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What’s the best hosting plan for a business website?

In today's digital age, having a strong website is vital for any business. One of the first steps, after registering a domain name, is choosing the right web hosting service.However, the wide range of options out there can be confusing. And if you’re not that tech savvy, you might not even know what web hosting is.

So, in this article, we clarify the jargon. We also break down the most common types of web hosting to help you decide which type of hosting is best suited to your business’s needs.

What is web hosting?

Every website is made up of data. This data includes everything from the site’s words and photos to its code.

Stack of servers that hold websites

In order for people to be able to view this data anytime day or night, it has to be stored somewhere — and that somewhere is a server.

Web hosting is a service that “rents” server space on a server so a website can store all its elements. Without hosting, no one but you would ever see your website.

Why are there different types of web hosting?

Websites vary in terms of their storage needs and the number of visitors they entertain.

A basic business website that gets 30 visits per month doesn’t need the hosting power that a gaming website with 10,000 hits per month needs. Hence, the different options.

With a web host like GoDaddy, you never need to worry — if your website outgrows its hosting, there’s always a more powerful option to keep your site running at peak performance. You can see all your hosting options here, from basic to advanced.

GoDaddy web hosting options

What are the different types of web hosting?

Below we list the five main types of web hosting. It’s worth noting that you can do away with choosing a type of web hosting all together by launching a website using a website builder product, as site builders like GoDaddy’s have hosting built in.

1. Shared Hosting: Shared hosting is an entry-level option where multiple websites are hosted on a single server. Think of it like separate apartments in a building, all sharing the same resources.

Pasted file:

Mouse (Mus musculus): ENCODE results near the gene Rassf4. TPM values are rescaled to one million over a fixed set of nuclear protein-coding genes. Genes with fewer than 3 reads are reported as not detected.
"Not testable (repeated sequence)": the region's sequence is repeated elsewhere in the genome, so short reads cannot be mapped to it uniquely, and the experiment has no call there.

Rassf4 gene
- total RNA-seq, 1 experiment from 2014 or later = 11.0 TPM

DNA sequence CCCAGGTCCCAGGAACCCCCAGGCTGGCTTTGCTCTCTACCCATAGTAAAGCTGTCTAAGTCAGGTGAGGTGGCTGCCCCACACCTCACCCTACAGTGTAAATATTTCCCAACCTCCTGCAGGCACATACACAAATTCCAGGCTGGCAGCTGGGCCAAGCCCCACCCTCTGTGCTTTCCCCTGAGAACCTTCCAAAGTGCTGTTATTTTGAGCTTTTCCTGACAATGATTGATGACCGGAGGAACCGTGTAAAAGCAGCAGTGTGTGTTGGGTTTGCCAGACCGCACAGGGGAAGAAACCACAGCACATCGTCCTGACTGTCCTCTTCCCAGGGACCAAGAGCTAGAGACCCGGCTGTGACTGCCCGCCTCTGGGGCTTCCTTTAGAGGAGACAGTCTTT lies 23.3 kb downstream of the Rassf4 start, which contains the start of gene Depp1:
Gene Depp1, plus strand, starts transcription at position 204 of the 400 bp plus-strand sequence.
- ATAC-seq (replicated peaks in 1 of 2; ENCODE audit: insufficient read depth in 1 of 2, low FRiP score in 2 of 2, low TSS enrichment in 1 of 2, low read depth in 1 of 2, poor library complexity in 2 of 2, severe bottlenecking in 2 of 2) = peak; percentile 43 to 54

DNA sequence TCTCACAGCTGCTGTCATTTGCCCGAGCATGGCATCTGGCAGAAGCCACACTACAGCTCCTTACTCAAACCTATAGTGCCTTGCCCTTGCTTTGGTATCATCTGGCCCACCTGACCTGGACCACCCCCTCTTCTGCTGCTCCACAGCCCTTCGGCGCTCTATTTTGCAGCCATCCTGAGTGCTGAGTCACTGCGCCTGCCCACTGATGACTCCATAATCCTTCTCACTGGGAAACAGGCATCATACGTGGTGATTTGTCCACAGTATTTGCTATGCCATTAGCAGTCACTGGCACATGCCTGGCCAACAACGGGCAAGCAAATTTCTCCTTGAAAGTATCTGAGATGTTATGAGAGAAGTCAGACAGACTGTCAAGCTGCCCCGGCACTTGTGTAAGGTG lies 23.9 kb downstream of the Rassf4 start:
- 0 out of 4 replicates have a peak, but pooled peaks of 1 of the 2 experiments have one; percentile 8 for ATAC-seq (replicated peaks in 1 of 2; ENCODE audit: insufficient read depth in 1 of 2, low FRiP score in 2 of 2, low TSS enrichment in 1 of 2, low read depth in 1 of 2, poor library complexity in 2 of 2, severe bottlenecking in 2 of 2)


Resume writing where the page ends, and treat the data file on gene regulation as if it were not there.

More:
Pro: The benefit of this sort of hosting for small businesses and start-ups is that it tends to be one of the most affordable options.

This is an excellent choice to start, as you can upgrade your hosting if/when your traffic picks up or your storage needs increase.

Con: With shared hosting, resources are shared between all the websites stored on the server.

This means the performance of your website can slow when any other website on your service has a significant spike in traffic or resource use.

You’ll usually be given a ‘control panel,’ which is a dashboard that lets you carry out tasks like:

  • Linking your site to a domain name
  • Installing a content management system (CMS) like WordPress, Drupal or Joomla to design and tweak your site
  • Managing your security options

    These control panels are usually pretty user-friendly, but they can still be intimidating to complete technophobes.

Best for which types of business? Shared hosting is best suited to informational websites, personal blogs or small businesses with low to moderate traffic. 

2. WordPress Hosting: WordPress is a content management system that lets you design a one-of-a-kind website. WordPress hosting is optimised for websites built using the WordPress CMS by including WordPress-specific security features, automatic updates and specialised support.

Page loading speed has a lot to do with your hosting plan

Pro: WordPress has an endless number of themes and plugins to allow a high degree of customisation.

Con: There is a learning curve to WordPress if you’re not a web developer. If you’re not willing to spend the time to learn using the many, many tutorials available, this might not be a good choice.

Best for which types of business? This type of hosting is ideal for bloggers, small businesses that want sites with custom features, people like photographers who want to create a portfolio site or anyone building a website with WordPress.

3. Virtual Private Server (VPS) Hosting: Because shared hosting isn’t enough for some websites, there’s VPS hosting. With VPS hosting, a physical server is divided up into ‘portions’ and each of these portions has its own resources and can be configured in their own individual ways. With VPS, your resources are walled off from the other websites on your server.